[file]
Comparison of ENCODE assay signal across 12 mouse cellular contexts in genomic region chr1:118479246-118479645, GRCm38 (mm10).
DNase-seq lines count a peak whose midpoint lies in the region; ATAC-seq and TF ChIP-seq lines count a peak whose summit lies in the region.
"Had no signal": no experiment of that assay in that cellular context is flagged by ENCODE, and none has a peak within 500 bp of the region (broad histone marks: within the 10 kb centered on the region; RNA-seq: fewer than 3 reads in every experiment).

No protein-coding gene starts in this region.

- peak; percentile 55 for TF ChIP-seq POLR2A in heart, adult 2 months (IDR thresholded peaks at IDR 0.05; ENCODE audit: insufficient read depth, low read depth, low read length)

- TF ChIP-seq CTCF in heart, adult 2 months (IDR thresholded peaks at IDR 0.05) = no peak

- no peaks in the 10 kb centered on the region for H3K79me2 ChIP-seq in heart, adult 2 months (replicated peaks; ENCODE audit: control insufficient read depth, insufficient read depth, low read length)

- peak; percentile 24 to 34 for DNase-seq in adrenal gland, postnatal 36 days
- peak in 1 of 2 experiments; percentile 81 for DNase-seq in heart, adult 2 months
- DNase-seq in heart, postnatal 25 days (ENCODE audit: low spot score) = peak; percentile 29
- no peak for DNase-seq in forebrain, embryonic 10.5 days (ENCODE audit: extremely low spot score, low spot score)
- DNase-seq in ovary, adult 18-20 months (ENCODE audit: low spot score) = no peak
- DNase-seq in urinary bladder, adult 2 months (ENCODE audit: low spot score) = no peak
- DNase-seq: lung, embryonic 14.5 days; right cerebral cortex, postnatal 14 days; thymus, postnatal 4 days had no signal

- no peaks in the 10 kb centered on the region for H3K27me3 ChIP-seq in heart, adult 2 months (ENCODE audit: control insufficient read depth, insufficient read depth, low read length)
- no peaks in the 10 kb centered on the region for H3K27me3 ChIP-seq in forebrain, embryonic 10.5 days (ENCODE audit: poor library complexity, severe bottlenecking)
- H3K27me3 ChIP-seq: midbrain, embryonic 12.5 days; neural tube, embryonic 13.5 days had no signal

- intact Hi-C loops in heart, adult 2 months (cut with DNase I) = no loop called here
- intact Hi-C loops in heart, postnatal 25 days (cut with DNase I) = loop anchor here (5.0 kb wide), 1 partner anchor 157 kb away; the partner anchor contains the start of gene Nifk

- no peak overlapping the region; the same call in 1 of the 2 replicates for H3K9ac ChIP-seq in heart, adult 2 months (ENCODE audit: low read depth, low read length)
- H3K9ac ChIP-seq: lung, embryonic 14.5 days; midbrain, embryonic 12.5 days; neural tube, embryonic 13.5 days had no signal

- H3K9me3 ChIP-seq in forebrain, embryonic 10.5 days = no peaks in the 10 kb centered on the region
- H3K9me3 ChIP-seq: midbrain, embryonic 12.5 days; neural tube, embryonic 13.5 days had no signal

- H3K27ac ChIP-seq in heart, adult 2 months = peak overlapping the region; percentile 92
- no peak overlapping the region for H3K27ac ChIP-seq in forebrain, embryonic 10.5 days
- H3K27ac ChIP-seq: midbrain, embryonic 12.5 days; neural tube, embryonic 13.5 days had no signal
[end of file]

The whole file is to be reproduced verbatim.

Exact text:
Comparison of ENCODE assay signal across 12 mouse cellular contexts in genomic region chr1:118479246-118479645, GRCm38 (mm10).
DNase-seq lines count a peak whose midpoint lies in the region; ATAC-seq and TF ChIP-seq lines count a peak whose summit lies in the region.
"Had no signal": no experiment of that assay in that cellular context is flagged by ENCODE, and none has a peak within 500 bp of the region (broad histone marks: within the 10 kb centered on the region; RNA-seq: fewer than 3 reads in every experiment).

No protein-coding gene starts in this region.

- peak; percentile 55 for TF ChIP-seq POLR2A in heart, adult 2 months (IDR thresholded peaks at IDR 0.05; ENCODE audit: insufficient read depth, low read depth, low read length)

- TF ChIP-seq CTCF in heart, adult 2 months (IDR thresholded peaks at IDR 0.05) = no peak

- no peaks in the 10 kb centered on the region for H3K79me2 ChIP-seq in heart, adult 2 months (replicated peaks; ENCODE audit: control insufficient read depth, insufficient read depth, low read length)

- peak; percentile 24 to 34 for DNase-seq in adrenal gland, postnatal 36 days
- peak in 1 of 2 experiments; percentile 81 for DNase-seq in heart, adult 2 months
- DNase-seq in heart, postnatal 25 days (ENCODE audit: low spot score) = peak; percentile 29
- no peak for DNase-seq in forebrain, embryonic 10.5 days (ENCODE audit: extremely low spot score, low spot score)
- DNase-seq in ovary, adult 18-20 months (ENCODE audit: low spot score) = no peak
- DNase-seq in urinary bladder, adult 2 months (ENCODE audit: low spot score) = no peak
- DNase-seq: lung, embryonic 14.5 days; right cerebral cortex, postnatal 14 days; thymus, postnatal 4 days had no signal

- no peaks in the 10 kb centered on the region for H3K27me3 ChIP-seq in heart, adult 2 months (ENCODE audit: control insufficient read depth, insufficient read depth, low read length)
- no peaks in the 10 kb centered on the region for H3K27me3 ChIP-seq in forebrain, embryonic 10.5 days (ENCODE audit: poor library complexity, severe bottlenecking)
- H3K27me3 ChIP-seq: midbrain, embryonic 12.5 days; neural tube, embryonic 13.5 days had no signal

- intact Hi-C loops in heart, adult 2 months (cut with DNase I) = no loop called here
- intact Hi-C loops in heart, postnatal 25 days (cut with DNase I) = loop anchor here (5.0 kb wide), 1 partner anchor 157 kb away; the partner anchor contains the start of gene Nifk

- no peak overlapping the region; the same call in 1 of the 2 replicates for H3K9ac ChIP-seq in heart, adult 2 months (ENCODE audit: low read depth, low read length)
- H3K9ac ChIP-seq: lung, embryonic 14.5 days; midbrain, embryonic 12.5 days; neural tube, embryonic 13.5 days had no signal

- H3K9me3 ChIP-seq in forebrain, embryonic 10.5 days = no peaks in the 10 kb centered on the region
- H3K9me3 ChIP-seq: midbrain, embryonic 12.5 days; neural tube, embryonic 13.5 days had no signal

- H3K27ac ChIP-seq in heart, adult 2 months = peak overlapping the region; percentile 92
- no peak overlapping the region for H3K27ac ChIP-seq in forebrain, embryonic 10.5 days
- H3K27ac ChIP-seq: midbrain, embryonic 12.5 days; neural tube, embryonic 13.5 days had no signal